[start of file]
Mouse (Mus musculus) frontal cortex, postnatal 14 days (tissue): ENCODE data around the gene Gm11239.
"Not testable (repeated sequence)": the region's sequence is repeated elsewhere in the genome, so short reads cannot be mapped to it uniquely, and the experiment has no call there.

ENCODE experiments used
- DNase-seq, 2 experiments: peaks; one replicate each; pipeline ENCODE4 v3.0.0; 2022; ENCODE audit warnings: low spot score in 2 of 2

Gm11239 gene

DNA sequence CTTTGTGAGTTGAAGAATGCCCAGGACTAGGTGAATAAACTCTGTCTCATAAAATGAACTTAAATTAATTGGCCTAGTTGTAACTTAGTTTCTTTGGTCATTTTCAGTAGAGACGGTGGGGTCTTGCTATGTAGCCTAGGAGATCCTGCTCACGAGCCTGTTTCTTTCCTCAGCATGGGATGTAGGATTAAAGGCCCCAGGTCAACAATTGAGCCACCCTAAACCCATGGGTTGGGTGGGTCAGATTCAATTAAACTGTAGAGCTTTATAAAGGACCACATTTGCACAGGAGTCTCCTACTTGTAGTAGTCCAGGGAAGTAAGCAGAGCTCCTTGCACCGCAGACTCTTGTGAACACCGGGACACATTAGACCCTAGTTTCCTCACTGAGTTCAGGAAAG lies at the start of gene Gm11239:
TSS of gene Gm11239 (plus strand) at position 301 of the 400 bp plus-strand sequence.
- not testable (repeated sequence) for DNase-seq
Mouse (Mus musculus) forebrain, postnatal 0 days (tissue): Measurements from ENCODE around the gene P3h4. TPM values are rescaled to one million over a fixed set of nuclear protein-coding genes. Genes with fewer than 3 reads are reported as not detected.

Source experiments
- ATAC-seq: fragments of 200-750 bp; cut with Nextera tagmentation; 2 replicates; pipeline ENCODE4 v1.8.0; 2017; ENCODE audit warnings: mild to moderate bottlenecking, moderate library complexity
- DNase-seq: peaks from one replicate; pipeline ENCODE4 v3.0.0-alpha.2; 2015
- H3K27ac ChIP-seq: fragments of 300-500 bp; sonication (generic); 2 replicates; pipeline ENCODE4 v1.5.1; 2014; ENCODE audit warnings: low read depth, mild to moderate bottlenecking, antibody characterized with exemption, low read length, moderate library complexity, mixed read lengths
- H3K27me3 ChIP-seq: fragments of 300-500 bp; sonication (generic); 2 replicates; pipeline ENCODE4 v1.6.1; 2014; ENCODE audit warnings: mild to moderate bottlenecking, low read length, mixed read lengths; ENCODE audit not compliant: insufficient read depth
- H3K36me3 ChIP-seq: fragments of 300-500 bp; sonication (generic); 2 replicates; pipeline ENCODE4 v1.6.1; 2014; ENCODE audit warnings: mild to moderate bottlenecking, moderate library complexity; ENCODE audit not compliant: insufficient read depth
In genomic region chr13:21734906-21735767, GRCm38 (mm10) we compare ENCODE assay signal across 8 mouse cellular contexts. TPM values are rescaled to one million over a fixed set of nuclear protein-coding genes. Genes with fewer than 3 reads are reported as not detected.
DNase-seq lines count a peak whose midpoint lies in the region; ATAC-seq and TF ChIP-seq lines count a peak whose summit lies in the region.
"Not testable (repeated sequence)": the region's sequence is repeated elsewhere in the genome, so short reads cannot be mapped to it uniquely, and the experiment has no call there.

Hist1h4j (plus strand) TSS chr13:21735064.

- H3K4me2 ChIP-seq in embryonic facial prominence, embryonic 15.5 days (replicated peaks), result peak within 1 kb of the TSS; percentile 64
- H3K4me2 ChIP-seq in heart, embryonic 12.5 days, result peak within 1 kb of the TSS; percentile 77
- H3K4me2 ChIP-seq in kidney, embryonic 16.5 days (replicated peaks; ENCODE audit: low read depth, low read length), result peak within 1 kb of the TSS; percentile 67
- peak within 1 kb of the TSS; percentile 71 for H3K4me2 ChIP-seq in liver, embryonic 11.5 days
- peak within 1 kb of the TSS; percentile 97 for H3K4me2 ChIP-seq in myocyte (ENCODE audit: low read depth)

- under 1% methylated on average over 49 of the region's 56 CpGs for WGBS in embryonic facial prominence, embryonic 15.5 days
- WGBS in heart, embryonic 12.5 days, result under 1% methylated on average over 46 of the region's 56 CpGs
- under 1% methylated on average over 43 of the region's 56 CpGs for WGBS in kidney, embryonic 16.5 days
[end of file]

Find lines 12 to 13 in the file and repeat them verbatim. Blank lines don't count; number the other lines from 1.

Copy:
- DNase-seq: peaks from one replicate; pipeline ENCODE4 v3.0.0-alpha.2; 2015
- H3K27ac ChIP-seq: fragments of 300-500 bp; sonication (generic); 2 replicates; pipeline ENCODE4 v1.5.1; 2014; ENCODE audit warnings: low read depth, mild to moderate bottlenecking, antibody characterized with exemption, low read length, moderate library complexity, mixed read lengths